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Individuals with A, B, AB Blood Groups at Higher Risk of Type 2 Diabetes

A recent study shows that women with blood groups A, B and AB are at higher risk of developing Type 2 diabetes when compared to individuals with blood type O.

For the study, the researchers collected data from more than 80,000 women in France followed between 1990 and 2008. “Our findings support a strong relationship between blood group and diabetes risk, with participants with the O blood type having a lower risk of developing Type 2 diabetes,” said Guy Fagherazzi from Centre for Research in Epidemiology and Population Health in France.

The results showed that, compared to women with group O blood, women with group A were 10 percent more likely to develop Type 2 diabetes and those with group B 21 percent more likely.

The AB group was 17 percent more likely to develop Type 2 diabetes.

The results showed that, compared with women with group O blood, women with group A were 10% more likely to develop T2D, and those with group B 21% more likely (both statistically significant). The AB group was 17% more likely to develop T2D, but this result was not statistically significant. When looking solely at R+ versus R- women, neither group was at increased risk of developing T2D compared with the other.

“The present study shows for the first time in a large prospective cohort that specific ABO blood groups are associated with an increased Type 2 diabetes risk,” Fagherazzi said. He added, “Our findings support a strong relationship between blood group and diabetes risk, with participants with the O blood type having a lower risk of developing type 2 diabetes. Therefore, the effects of blood groups should be investigated in future clinical and epidemiological studies on diabetes.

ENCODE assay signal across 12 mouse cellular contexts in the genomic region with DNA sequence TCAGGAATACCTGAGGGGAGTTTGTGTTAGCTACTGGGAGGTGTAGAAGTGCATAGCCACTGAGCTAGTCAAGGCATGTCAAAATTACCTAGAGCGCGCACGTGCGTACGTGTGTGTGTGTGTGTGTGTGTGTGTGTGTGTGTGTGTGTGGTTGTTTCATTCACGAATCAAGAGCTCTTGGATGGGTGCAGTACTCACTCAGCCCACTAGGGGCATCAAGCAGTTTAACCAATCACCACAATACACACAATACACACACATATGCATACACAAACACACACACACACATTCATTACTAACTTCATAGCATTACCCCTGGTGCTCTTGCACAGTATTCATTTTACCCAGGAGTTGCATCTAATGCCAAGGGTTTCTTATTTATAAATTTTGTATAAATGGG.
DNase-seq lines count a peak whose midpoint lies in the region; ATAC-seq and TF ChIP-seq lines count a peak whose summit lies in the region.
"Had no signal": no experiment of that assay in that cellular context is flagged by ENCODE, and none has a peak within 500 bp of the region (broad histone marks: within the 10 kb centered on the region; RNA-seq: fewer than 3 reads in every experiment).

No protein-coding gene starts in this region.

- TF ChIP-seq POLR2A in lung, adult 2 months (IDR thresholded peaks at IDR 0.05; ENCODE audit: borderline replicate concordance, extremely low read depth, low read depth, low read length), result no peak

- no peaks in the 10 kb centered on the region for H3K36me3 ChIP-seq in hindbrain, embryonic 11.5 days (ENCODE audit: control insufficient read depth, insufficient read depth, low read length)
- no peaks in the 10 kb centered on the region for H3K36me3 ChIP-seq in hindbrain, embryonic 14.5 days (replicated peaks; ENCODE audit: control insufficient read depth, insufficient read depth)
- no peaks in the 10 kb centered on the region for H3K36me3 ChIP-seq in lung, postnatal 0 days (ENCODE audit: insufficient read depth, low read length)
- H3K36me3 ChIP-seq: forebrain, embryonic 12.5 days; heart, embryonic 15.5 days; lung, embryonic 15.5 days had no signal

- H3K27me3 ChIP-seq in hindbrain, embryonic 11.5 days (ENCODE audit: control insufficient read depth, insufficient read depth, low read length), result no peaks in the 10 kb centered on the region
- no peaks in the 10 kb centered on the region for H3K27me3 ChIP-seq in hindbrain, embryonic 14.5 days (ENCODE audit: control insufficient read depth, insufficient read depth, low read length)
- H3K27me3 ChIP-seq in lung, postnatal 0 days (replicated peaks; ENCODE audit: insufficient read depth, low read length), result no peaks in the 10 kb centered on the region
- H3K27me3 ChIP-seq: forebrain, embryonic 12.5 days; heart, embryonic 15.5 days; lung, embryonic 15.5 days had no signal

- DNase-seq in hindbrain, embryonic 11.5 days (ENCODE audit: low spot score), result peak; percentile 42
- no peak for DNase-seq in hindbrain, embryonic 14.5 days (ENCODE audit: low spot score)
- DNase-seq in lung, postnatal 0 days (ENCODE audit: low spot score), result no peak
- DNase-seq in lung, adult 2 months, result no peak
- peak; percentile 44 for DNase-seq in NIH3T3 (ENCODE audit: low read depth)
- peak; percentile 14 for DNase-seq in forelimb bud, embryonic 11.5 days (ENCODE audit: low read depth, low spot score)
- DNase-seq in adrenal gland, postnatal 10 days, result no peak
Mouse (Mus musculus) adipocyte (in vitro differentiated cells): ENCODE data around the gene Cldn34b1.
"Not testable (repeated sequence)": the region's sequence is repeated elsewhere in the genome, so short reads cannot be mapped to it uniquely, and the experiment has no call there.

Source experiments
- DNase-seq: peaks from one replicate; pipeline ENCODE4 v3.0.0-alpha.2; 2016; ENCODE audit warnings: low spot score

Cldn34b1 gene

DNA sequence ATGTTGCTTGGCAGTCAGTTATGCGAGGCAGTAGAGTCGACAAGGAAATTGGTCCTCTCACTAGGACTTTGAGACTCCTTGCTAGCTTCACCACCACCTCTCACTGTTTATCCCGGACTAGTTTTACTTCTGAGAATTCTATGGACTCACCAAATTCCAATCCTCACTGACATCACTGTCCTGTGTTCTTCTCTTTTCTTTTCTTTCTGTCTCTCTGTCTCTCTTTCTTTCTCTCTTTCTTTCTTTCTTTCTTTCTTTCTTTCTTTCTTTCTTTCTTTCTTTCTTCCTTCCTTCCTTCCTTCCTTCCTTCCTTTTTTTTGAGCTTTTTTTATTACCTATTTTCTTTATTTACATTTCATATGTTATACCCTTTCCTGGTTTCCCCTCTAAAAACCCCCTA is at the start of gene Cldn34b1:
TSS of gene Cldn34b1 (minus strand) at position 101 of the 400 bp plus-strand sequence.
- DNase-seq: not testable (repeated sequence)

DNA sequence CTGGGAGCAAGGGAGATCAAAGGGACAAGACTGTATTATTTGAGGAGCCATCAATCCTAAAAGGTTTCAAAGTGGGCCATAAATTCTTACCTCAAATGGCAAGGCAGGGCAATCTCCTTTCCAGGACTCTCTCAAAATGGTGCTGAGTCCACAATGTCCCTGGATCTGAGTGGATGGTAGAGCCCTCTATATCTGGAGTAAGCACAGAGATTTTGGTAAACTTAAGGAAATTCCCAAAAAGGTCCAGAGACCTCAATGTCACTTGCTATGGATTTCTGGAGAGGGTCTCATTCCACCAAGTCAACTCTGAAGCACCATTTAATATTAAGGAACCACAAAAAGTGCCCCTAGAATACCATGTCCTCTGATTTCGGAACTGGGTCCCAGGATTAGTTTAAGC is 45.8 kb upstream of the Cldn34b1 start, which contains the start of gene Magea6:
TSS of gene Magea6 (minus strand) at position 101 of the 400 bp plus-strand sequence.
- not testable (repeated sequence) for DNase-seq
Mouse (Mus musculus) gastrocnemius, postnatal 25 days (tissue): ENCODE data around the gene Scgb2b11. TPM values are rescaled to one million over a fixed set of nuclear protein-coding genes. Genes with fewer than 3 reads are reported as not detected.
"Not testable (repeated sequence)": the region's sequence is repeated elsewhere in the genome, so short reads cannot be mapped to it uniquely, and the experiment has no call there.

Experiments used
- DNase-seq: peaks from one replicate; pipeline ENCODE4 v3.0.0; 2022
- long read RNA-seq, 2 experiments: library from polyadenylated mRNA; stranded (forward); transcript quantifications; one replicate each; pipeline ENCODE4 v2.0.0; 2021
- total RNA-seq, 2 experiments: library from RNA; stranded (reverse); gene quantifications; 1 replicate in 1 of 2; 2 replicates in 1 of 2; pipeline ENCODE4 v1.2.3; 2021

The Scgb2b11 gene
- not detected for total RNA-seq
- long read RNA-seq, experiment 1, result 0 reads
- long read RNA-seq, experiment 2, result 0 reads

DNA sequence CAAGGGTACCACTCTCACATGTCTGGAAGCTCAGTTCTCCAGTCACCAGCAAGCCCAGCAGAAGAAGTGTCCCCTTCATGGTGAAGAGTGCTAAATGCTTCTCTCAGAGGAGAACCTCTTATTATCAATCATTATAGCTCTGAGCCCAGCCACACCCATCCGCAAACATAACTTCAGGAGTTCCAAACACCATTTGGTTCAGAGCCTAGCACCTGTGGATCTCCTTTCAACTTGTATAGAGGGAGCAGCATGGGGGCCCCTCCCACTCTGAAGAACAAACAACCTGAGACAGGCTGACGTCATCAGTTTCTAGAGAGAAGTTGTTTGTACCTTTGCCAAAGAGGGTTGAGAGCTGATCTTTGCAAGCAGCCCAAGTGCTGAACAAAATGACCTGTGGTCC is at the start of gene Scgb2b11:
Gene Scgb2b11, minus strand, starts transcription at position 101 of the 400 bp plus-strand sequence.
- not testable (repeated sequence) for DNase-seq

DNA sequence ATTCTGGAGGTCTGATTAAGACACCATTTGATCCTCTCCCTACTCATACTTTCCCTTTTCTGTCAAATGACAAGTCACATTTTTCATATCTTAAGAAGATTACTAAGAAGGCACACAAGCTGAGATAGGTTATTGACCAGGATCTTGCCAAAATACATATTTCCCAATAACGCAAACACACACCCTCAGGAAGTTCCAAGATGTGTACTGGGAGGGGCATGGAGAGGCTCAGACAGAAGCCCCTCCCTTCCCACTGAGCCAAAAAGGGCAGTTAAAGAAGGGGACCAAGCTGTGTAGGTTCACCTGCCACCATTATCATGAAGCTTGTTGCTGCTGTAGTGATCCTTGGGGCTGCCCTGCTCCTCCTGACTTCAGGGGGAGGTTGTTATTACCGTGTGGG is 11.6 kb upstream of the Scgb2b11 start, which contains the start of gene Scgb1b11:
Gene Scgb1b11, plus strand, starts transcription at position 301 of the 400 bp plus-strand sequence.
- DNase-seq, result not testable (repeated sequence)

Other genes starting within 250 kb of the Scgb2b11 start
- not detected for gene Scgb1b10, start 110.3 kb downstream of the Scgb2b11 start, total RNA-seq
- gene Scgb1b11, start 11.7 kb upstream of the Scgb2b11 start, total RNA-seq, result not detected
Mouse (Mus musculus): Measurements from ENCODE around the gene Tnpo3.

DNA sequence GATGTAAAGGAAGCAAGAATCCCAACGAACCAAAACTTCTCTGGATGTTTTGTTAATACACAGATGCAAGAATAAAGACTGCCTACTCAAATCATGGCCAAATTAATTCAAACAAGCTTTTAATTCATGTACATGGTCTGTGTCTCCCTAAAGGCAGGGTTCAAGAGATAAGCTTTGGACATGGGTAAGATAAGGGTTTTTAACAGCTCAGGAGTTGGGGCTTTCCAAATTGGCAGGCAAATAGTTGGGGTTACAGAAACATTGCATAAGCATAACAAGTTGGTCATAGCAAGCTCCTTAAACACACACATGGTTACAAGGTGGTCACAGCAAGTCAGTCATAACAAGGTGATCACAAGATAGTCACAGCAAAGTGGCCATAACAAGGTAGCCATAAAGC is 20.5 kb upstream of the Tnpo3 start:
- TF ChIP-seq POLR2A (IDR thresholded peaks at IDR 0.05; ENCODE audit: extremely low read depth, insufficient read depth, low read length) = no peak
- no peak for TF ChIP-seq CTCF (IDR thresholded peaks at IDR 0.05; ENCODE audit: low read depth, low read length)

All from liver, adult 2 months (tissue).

The authors say that the reasons behind the association are currently unknown, but could be related to a number of factors.

It has been suggested that the human ABO locus might influence endothelial or inflammation markers.

ABO grouping is also associated with various molecules known to be connected to Type 2 diabetes.

The study was published in the journal Diabetologia. (IANS)

 

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